Footage Farm has a collection of over 25,000 public domain videos maintained as a digital archive. It helps documentary filmmakers, researchers, and historians obtain affordable, high-quality archival material of historical events from around the world.

What we did
Repositioning of the online portal
Logo Design
Brand Assets
User Experience Design
User Interface Design
Core Development

The Brief

Footage Farm approached Bokaap Design with a problem: their website was static and unintuitive, making it difficult for customers to find the footage they needed. They had also recently acquired their American counterpart, increasing their footage collection, and needed to streamline their processes.

Footage Farm wanted to revamp their identity and build a website that lets their customers conduct research, download footage previews, and make an online enquiry seamlessly.

They wanted to modernise their identity, technology, and customer experience while retaining the look and feel of a vintage archive.

Setting the Goals

Visual Identity

In terms of the brand language, we adopted a vintage style to evoke a nostalgic feeling but followed the principles of a modern, minimalist design style to construct the new website.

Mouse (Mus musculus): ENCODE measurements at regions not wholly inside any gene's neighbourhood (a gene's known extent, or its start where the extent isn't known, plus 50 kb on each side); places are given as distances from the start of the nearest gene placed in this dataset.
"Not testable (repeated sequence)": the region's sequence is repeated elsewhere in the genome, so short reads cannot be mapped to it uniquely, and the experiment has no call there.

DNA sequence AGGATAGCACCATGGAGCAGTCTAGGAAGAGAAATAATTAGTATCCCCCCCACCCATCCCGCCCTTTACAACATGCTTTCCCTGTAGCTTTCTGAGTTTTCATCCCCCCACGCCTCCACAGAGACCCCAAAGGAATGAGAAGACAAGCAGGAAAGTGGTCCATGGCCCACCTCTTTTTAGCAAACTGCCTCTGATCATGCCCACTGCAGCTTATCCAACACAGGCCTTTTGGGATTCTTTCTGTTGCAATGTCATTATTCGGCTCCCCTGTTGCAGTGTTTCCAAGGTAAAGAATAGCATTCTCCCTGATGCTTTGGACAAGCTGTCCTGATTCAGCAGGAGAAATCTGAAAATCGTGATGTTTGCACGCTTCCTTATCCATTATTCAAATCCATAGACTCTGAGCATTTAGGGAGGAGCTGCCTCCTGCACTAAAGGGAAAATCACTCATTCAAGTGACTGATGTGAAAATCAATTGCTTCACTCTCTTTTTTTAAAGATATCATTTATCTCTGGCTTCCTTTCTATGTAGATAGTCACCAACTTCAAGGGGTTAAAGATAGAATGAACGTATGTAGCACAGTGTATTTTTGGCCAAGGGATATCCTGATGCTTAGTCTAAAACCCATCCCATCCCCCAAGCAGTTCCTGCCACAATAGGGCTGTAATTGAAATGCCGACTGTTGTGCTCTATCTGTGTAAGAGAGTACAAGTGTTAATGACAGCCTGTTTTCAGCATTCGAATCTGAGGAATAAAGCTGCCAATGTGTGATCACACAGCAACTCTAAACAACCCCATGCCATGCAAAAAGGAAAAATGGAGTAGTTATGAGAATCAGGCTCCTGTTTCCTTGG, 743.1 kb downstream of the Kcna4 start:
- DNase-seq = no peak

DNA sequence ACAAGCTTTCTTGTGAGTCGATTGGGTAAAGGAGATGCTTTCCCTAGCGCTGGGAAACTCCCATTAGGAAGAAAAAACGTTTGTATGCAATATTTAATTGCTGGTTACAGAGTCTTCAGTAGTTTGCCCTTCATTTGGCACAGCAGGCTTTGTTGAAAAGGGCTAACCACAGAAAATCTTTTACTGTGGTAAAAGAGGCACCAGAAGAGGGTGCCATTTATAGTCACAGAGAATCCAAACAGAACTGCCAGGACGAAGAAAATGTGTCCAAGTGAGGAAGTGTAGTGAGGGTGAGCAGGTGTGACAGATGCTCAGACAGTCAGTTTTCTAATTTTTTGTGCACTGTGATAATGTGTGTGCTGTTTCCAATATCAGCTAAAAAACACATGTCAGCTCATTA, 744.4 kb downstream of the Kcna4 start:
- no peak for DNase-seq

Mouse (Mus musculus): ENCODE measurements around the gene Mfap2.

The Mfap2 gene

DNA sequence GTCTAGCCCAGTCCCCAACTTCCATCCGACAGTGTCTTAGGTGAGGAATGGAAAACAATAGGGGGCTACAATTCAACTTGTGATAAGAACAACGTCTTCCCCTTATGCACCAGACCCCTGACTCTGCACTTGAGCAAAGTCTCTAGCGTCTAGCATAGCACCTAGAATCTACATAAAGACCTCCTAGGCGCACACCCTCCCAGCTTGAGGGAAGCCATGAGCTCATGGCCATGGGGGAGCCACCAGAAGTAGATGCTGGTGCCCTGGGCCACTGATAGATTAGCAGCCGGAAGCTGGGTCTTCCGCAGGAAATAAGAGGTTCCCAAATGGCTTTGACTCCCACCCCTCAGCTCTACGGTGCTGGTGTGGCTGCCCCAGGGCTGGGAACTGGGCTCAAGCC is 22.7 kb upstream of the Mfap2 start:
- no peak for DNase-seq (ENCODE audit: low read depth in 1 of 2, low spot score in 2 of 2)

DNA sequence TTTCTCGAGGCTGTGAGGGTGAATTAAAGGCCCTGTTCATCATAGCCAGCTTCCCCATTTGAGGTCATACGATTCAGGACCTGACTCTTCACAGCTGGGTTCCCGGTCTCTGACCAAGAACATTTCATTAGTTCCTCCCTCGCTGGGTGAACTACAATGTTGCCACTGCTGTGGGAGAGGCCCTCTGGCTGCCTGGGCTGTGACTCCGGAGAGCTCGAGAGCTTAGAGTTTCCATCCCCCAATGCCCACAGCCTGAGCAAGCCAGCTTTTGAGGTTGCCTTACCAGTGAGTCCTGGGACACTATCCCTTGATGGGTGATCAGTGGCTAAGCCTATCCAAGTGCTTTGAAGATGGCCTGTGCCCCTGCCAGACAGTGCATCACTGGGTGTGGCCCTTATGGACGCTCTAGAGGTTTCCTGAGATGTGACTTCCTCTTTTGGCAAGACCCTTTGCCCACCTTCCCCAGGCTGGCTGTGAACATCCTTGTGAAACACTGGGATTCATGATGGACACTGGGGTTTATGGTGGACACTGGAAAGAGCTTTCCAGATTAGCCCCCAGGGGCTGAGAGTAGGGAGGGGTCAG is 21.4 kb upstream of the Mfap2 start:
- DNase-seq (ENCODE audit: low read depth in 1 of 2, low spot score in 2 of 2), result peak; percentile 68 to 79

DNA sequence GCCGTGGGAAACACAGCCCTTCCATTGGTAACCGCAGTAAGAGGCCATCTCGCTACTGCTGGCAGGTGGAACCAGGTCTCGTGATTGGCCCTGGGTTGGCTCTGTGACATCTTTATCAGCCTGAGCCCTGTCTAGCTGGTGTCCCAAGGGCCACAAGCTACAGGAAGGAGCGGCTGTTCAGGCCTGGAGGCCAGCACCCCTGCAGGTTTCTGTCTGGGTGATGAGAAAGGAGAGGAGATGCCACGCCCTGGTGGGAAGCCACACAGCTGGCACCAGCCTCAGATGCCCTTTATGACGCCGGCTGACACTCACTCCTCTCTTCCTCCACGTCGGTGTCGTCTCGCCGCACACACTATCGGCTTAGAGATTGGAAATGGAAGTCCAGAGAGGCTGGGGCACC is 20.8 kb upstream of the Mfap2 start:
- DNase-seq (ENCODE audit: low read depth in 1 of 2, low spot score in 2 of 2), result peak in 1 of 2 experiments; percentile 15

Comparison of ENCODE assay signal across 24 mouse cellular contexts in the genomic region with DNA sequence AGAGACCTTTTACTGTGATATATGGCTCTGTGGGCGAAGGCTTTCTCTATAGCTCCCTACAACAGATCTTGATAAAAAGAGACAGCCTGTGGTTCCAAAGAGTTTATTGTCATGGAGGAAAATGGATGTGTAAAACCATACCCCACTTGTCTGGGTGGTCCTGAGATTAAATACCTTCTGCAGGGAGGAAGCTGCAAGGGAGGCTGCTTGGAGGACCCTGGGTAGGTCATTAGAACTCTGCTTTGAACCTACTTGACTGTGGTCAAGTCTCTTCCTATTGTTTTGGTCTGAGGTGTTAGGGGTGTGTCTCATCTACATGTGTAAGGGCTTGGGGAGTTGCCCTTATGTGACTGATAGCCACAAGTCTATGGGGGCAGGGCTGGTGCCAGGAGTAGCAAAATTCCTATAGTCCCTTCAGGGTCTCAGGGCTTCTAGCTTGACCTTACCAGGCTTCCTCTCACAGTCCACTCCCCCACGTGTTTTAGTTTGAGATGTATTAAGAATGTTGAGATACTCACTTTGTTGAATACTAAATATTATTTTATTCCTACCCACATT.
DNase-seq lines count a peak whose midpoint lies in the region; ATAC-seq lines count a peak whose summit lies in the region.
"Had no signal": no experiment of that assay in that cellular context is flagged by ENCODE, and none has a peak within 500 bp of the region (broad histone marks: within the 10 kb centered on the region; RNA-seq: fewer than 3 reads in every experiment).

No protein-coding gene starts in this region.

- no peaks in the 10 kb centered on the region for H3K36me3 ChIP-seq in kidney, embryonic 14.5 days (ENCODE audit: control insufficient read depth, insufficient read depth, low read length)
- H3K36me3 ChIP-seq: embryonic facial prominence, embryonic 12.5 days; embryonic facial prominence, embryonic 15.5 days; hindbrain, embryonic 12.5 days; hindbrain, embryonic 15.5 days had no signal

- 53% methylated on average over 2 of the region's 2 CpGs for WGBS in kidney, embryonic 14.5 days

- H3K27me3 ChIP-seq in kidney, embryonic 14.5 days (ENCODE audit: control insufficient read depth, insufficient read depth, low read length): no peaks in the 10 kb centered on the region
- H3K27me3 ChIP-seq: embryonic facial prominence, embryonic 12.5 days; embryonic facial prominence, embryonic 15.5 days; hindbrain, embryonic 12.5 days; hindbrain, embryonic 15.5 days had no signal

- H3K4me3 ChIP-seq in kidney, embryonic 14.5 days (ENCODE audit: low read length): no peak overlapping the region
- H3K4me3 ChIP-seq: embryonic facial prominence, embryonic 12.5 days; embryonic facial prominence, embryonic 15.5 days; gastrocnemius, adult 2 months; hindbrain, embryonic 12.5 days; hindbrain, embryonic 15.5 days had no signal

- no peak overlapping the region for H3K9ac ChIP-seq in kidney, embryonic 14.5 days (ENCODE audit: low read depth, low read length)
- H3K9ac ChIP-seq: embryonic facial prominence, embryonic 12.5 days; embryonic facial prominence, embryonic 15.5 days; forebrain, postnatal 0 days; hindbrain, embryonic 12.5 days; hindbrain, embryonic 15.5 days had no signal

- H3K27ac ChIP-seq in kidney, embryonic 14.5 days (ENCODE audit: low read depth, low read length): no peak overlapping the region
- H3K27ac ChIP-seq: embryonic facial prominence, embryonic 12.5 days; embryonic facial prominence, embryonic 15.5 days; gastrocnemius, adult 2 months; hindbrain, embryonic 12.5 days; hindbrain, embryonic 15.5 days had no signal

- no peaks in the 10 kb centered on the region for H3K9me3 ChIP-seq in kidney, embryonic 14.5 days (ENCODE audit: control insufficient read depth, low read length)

Logo

Footage Farm’s existing logo was a simple typographic logo. For the new brand identity, they wanted a logo with a specific symbol that represented a farm—a cow. Our goal was to include a cow and the words “Footage Farm” in a logo that brings to mind a bygone era.

We wanted the cow to embody Footage Farm’s positioning as an important source for global historical records. We dug deep into prehistoric art, drawing our inspiration for the logo’s cow from cave paintings, which are invaluable as historical records and have been found worldwide.

For the logo’s font, we took inspiration from the wooden signs seen on farms and barns, which look as if the farm’s name is chiselled on them.

UX/UI Design

Interface

We deliberately designed the website so that it didn’t look like a generic stock photo or video website. From the homepage itself, we wanted the website to evoke a physical archive.

We highlighted two things: